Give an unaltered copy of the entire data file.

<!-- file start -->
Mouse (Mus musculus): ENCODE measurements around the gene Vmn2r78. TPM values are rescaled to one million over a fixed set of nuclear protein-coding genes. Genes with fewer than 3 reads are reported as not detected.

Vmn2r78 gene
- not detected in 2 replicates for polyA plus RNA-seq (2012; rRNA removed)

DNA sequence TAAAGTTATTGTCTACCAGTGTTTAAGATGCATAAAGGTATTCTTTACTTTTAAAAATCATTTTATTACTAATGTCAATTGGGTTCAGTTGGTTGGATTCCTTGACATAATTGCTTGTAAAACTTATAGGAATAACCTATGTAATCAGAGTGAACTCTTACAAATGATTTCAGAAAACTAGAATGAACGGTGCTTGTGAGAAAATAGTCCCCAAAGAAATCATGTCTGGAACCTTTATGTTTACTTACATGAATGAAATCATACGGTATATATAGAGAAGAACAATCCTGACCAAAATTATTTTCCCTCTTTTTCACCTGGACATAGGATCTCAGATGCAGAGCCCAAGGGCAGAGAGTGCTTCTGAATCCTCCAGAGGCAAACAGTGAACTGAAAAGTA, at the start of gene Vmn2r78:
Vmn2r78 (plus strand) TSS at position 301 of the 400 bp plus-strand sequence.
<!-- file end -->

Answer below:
Mouse (Mus musculus): ENCODE measurements around the gene Vmn2r78. TPM values are rescaled to one million over a fixed set of nuclear protein-coding genes. Genes with fewer than 3 reads are reported as not detected.

Vmn2r78 gene
- not detected in 2 replicates for polyA plus RNA-seq (2012; rRNA removed)

DNA sequence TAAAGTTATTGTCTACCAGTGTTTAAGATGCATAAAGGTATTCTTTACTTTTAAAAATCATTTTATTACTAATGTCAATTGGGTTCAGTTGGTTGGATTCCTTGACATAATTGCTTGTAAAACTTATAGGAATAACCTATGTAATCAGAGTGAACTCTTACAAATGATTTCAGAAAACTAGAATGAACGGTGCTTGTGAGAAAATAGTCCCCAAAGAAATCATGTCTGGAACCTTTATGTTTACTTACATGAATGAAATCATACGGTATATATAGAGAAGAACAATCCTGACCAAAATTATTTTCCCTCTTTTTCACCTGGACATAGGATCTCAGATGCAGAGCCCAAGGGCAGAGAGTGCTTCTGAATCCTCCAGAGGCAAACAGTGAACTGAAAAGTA, at the start of gene Vmn2r78:
Vmn2r78 (plus strand) TSS at position 301 of the 400 bp plus-strand sequence.